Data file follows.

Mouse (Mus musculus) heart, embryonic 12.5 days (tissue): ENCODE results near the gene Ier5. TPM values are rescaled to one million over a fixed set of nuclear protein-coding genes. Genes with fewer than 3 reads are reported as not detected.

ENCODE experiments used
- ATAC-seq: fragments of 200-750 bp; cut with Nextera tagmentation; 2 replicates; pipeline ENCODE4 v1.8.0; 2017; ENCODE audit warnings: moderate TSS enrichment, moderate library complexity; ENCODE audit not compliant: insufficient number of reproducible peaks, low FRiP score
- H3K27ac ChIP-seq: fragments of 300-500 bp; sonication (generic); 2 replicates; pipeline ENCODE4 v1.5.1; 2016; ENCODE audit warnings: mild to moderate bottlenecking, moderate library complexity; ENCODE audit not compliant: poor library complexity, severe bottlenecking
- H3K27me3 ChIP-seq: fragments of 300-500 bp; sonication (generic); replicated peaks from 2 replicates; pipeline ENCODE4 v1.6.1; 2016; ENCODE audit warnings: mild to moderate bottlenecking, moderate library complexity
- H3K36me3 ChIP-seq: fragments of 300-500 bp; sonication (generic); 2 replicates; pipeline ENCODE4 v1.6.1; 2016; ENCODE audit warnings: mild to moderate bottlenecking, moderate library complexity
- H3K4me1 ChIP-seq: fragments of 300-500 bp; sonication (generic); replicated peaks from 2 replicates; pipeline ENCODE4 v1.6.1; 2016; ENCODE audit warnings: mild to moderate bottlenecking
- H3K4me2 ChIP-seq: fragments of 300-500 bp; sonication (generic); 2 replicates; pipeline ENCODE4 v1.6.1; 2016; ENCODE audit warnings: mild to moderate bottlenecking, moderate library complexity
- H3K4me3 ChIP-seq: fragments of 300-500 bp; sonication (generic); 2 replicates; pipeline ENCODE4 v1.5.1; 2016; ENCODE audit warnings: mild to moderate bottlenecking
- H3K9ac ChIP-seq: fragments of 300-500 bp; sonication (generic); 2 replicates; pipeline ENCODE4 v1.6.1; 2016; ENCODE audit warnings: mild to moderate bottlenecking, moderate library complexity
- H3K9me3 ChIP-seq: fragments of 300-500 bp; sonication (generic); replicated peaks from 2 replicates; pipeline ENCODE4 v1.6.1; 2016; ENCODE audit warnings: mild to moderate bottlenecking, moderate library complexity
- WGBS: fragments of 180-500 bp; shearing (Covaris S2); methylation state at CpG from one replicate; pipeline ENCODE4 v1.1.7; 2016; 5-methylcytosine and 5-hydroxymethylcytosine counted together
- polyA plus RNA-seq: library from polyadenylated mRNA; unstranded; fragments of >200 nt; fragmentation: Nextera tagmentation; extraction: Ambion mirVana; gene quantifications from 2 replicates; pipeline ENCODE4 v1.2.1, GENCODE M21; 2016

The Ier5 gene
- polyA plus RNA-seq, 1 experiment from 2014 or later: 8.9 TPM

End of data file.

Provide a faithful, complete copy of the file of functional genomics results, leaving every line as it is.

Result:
Mouse (Mus musculus) heart, embryonic 12.5 days (tissue): ENCODE results near the gene Ier5. TPM values are rescaled to one million over a fixed set of nuclear protein-coding genes. Genes with fewer than 3 reads are reported as not detected.

ENCODE experiments used
- ATAC-seq: fragments of 200-750 bp; cut with Nextera tagmentation; 2 replicates; pipeline ENCODE4 v1.8.0; 2017; ENCODE audit warnings: moderate TSS enrichment, moderate library complexity; ENCODE audit not compliant: insufficient number of reproducible peaks, low FRiP score
- H3K27ac ChIP-seq: fragments of 300-500 bp; sonication (generic); 2 replicates; pipeline ENCODE4 v1.5.1; 2016; ENCODE audit warnings: mild to moderate bottlenecking, moderate library complexity; ENCODE audit not compliant: poor library complexity, severe bottlenecking
- H3K27me3 ChIP-seq: fragments of 300-500 bp; sonication (generic); replicated peaks from 2 replicates; pipeline ENCODE4 v1.6.1; 2016; ENCODE audit warnings: mild to moderate bottlenecking, moderate library complexity
- H3K36me3 ChIP-seq: fragments of 300-500 bp; sonication (generic); 2 replicates; pipeline ENCODE4 v1.6.1; 2016; ENCODE audit warnings: mild to moderate bottlenecking, moderate library complexity
- H3K4me1 ChIP-seq: fragments of 300-500 bp; sonication (generic); replicated peaks from 2 replicates; pipeline ENCODE4 v1.6.1; 2016; ENCODE audit warnings: mild to moderate bottlenecking
- H3K4me2 ChIP-seq: fragments of 300-500 bp; sonication (generic); 2 replicates; pipeline ENCODE4 v1.6.1; 2016; ENCODE audit warnings: mild to moderate bottlenecking, moderate library complexity
- H3K4me3 ChIP-seq: fragments of 300-500 bp; sonication (generic); 2 replicates; pipeline ENCODE4 v1.5.1; 2016; ENCODE audit warnings: mild to moderate bottlenecking
- H3K9ac ChIP-seq: fragments of 300-500 bp; sonication (generic); 2 replicates; pipeline ENCODE4 v1.6.1; 2016; ENCODE audit warnings: mild to moderate bottlenecking, moderate library complexity
- H3K9me3 ChIP-seq: fragments of 300-500 bp; sonication (generic); replicated peaks from 2 replicates; pipeline ENCODE4 v1.6.1; 2016; ENCODE audit warnings: mild to moderate bottlenecking, moderate library complexity
- WGBS: fragments of 180-500 bp; shearing (Covaris S2); methylation state at CpG from one replicate; pipeline ENCODE4 v1.1.7; 2016; 5-methylcytosine and 5-hydroxymethylcytosine counted together
- polyA plus RNA-seq: library from polyadenylated mRNA; unstranded; fragments of >200 nt; fragmentation: Nextera tagmentation; extraction: Ambion mirVana; gene quantifications from 2 replicates; pipeline ENCODE4 v1.2.1, GENCODE M21; 2016

The Ier5 gene
- polyA plus RNA-seq, 1 experiment from 2014 or later: 8.9 TPM